Hours later Mrs. Thompson closed her eyes to the lullaby, "My Susie; my Frank; my Frank; my Susie."
" I'm going to the public library," said Mrs. Thompson one morning, " to get some books on the subjects your peculiar friend was so fond of discussing, and together we'll put him to the test."
" He certainly was unlike any other man who came to us. One night I had a sore throat and fever; when he left, he paid the price of a night on condition that I be not disturbed.
" Another time he arranged for me to hear a noted Socialist speak. I met him at Kearny and Market Streets, where we took a car. When we reached the hall he gave me a ticket and I went in alone. After the meeting he took me home --"
" Home !" There was a little shock in Mrs. Thompson's voice.
" Well, I know the word wouldn't bear analysis," acquiesced Grace. "A year ago, he went to New York, but he stopped over a whole day in Minneapolis to find my baby and write me all about her. He had her picture taken, and the photographer sent it to me. She isn't the baby I left, but she is a beautiful child--I wonder what her fate will be."
"I wonder what her fate will be? " was the song Mrs. Thompson carried to dreamland that night.
One day, as his wife had suggested, Mr. Thompson stepped to the tent door and looked in. Mrs. Thompson looked up from a book. The sick girl also looked up; then she raised herself upon an elbow to look --" Merritt ! "
He will be no whiter when he is dead. He will be no more motionless when he is coffined for one moment -- then he walked away.
Can you picture the composite -- Question, Incredulity, Terror? Then you have the look on Ida Thompson's face.
There was silence in the tent; the girl's breath came fast.
"Tell me, Grace!"
"Was it -- was it he? "
"Don't ask me, dear Mrs. Thompson."
"I am answered. And -- his --name -- at that time?"
"Merritt Jordan ! "
" And the baby you named 'Jordana Howells.' --I see."
Calling the nurse, Mrs. Thompson left for the night.
There was a conversation in the house of the ambitious fuchsia.
" Did you know there was a child, Merritt?"
"I refuse to discuss the matter, Ida. The man is all to blame, if you let the woman tell the story."
"I am not weighing the blame at present. I am merely asking if you knew there was a child, of which you are the father? "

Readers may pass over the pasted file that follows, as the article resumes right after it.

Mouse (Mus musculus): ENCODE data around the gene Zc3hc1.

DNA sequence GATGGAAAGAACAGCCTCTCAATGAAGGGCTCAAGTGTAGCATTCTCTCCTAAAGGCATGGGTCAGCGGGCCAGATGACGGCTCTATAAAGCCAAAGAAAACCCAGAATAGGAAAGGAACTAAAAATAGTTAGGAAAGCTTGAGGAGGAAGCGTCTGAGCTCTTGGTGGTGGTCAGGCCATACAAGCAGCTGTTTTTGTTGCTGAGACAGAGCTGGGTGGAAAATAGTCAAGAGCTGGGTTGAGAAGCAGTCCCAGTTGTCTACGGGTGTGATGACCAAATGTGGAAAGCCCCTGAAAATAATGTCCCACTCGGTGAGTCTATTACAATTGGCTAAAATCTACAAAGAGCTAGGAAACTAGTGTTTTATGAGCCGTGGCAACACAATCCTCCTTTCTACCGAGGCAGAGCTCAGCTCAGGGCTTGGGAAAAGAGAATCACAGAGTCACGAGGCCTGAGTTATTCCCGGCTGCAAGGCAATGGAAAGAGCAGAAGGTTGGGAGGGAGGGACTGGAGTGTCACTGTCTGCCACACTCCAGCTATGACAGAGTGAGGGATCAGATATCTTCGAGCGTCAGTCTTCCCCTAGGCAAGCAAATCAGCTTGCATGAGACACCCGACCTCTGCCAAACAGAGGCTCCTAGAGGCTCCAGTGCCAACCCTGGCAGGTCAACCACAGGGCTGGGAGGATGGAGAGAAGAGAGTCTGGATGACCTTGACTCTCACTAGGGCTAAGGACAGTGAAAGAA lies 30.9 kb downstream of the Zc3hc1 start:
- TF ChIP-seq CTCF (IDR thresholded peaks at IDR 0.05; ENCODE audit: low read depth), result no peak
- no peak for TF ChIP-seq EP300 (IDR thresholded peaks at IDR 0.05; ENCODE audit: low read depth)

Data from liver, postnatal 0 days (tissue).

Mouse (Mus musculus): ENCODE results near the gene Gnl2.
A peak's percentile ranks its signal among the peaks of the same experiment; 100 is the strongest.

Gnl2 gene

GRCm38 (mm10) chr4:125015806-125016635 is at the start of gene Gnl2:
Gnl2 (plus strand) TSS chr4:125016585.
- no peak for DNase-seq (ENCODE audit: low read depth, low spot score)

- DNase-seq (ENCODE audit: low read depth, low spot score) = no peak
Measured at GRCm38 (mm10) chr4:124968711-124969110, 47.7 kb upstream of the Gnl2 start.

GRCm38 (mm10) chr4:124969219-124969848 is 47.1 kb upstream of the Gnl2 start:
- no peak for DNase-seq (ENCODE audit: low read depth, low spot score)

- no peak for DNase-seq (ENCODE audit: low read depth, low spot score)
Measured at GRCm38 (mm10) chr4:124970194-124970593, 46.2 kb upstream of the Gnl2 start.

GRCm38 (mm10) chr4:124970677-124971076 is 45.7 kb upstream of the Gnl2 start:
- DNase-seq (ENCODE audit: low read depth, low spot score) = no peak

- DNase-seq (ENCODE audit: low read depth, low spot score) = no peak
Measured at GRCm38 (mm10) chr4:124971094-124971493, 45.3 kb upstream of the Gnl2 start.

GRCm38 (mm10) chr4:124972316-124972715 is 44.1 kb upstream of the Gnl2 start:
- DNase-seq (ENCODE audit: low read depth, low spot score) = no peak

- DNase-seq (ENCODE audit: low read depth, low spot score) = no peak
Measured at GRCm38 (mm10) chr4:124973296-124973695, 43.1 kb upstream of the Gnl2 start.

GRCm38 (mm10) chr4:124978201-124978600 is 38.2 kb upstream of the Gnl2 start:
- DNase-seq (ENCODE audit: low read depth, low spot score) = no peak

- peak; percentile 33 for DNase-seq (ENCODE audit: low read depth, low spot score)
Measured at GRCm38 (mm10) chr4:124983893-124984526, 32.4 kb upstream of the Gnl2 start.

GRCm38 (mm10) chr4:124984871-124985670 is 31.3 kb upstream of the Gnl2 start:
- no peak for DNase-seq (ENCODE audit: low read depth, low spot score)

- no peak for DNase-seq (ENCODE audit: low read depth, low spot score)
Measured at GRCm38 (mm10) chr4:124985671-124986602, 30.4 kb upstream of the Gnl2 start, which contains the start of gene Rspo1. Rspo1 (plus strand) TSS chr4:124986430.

" How do I know how many visitors she had in my absence? "
" I am answered," said Ida Thompson. " For the children's sake, the same roof shall cover us. Continue to live a bachelor life, when absent from home; I, too, shall live single, though in a different sense. For the children's sake, also, we must be courteous to each other in their presence -- out of their sight, we shall not meet. When they are grown I shall claim the right to live elsewhere; but at no time, will I be a party to consigning one child of the same family to poverty and loneliness, while the others have love and luxury."
"What do you mean? "
"I am going to Minneapolis for the child."
" And start the tongues of the whole city to wagging ? Great consideration for your children, that!"
"I can count my own life as naught for my children, but I will not abandon their sister to misery and shame. You call proclaim the child an orphaned relative, and let it go at that, if you wish, but I am going to Minneapolis for the child."
"You're a fool! "
"I am not a knave! "
Merritt Jordan Thompson left on a business trip.
" You've grown fond of writing of late," said Mrs. Thompson, when Grace had scribbled on and off for three consecutive days.
"Oh, I'm just dreaming of Minnesota, and writing down my dreams," she smiled back.
"If they're homesick dreams, I shall spoil them, for I have something beautiful to tell you; I am going to Minneapolis for your baby; you shall have her here with you; when you get well you shall still have her -- she shall never leave you again."
"Oh, Mrs. Thompson!" was all the answer for that day.
The next day: " Dear Mrs. Thompson, I am not going to get well; I thought for a long time that I would, but at last, I see that I cannot."
"We are going to hope that you will, Grace, but if you should leave us, your baby shall forever more live with her brother and sister; to share their home, their education and the love I bear them."
" Oh, Mrs. Thompson!" was all the answer.
Day after day in Mrs. Thompson's ears, rang the accusation --" Men send girls to the bad, but women keep them there."
"But Grace," she said in defense, "I have been told that such women are invariably untruthful and deceitful in every particular, and spend their whole thought upon setting traps of every description for men."
" Prostitution is a business, Mrs. Thompson, nothing more. Selling intoxicating drinks is a business also. In each case, the salesman's whole occupation is to stimulate trade -- to advertise, to attract the largest number of patrons possible without concern as to the result to the customer. Remove the profits in either business, and you have killed the business."